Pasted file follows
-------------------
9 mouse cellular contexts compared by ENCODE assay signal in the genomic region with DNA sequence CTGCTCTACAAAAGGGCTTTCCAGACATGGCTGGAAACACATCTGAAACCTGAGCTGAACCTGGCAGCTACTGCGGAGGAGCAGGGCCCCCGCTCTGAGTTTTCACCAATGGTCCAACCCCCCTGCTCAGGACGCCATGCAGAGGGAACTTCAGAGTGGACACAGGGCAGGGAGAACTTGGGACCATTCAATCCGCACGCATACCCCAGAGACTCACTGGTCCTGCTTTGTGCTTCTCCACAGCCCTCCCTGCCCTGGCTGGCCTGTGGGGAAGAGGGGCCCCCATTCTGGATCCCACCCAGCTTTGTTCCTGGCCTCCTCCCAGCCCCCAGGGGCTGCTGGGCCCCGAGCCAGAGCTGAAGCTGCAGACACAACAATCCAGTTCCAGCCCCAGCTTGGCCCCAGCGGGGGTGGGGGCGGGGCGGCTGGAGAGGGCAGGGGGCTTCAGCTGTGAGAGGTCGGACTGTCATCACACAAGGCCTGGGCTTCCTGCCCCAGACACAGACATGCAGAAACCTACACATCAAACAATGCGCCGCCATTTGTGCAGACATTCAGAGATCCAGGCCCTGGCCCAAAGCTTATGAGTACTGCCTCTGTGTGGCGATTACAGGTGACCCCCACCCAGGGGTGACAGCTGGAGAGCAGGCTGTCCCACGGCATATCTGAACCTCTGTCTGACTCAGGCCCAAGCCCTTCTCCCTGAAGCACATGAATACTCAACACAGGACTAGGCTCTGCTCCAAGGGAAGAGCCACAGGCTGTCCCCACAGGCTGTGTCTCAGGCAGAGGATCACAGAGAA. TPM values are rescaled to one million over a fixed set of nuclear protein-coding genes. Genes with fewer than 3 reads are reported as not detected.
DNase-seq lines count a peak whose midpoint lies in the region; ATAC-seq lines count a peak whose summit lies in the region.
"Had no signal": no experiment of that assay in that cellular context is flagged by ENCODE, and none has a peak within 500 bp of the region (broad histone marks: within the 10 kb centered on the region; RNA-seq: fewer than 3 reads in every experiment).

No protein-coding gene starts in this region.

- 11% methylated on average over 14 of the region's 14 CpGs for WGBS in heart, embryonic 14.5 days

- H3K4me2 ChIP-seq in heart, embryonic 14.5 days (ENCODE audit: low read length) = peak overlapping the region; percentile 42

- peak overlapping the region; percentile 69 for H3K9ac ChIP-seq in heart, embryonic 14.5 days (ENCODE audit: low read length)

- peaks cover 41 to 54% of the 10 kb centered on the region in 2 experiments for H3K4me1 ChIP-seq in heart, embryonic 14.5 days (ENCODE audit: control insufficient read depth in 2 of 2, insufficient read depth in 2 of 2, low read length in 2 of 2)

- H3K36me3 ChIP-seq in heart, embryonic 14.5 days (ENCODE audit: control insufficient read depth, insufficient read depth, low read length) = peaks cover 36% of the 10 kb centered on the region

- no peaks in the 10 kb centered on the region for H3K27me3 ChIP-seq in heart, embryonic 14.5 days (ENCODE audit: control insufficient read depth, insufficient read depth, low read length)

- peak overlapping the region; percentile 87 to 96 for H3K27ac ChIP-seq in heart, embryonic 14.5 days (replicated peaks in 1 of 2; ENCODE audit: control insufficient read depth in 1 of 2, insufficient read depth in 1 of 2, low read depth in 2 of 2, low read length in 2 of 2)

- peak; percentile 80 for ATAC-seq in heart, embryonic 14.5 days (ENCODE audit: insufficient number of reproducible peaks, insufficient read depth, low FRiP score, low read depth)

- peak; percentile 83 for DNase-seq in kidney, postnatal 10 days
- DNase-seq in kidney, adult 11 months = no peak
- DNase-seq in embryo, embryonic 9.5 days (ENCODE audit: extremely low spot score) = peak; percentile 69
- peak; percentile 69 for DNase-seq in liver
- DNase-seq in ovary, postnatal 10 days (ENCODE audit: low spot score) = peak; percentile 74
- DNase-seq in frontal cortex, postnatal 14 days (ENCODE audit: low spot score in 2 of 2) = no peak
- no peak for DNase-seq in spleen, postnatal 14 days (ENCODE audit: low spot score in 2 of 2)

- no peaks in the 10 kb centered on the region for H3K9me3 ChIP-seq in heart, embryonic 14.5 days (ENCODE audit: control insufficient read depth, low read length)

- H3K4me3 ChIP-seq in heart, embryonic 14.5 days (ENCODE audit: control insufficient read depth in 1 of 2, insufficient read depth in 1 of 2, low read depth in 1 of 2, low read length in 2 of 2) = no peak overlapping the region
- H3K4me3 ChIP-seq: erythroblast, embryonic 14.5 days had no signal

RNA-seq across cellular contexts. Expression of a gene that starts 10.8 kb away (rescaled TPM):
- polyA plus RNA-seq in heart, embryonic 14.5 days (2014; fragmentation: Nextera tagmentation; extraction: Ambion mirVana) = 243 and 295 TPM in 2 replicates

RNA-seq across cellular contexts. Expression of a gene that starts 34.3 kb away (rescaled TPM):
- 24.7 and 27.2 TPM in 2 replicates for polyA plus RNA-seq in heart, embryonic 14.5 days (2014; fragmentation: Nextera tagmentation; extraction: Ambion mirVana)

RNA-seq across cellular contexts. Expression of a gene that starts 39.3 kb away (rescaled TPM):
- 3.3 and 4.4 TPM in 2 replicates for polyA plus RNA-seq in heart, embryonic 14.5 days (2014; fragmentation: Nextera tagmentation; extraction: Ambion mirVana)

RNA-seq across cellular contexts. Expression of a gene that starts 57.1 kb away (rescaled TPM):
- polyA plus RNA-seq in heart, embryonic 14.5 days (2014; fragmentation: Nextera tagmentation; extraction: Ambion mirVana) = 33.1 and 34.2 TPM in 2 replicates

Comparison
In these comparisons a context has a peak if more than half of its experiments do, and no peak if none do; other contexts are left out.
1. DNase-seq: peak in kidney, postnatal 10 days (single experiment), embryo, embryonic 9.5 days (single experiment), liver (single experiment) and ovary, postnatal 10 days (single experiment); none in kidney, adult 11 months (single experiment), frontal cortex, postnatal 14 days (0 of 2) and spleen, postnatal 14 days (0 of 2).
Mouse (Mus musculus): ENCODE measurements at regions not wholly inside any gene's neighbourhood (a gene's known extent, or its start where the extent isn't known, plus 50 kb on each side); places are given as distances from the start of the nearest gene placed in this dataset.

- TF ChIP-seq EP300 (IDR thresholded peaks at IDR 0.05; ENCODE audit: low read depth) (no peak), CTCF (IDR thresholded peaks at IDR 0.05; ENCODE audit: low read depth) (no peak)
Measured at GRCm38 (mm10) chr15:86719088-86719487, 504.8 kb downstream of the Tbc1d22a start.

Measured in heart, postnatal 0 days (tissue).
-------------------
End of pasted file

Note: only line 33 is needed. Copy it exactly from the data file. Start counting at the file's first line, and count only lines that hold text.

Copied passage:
1. DNase-seq: peak in kidney, postnatal 10 days (single experiment), embryo, embryonic 9.5 days (single experiment), liver (single experiment) and ovary, postnatal 10 days (single experiment); none in kidney, adult 11 months (single experiment), frontal cortex, postnatal 14 days (0 of 2) and spleen, postnatal 14 days (0 of 2).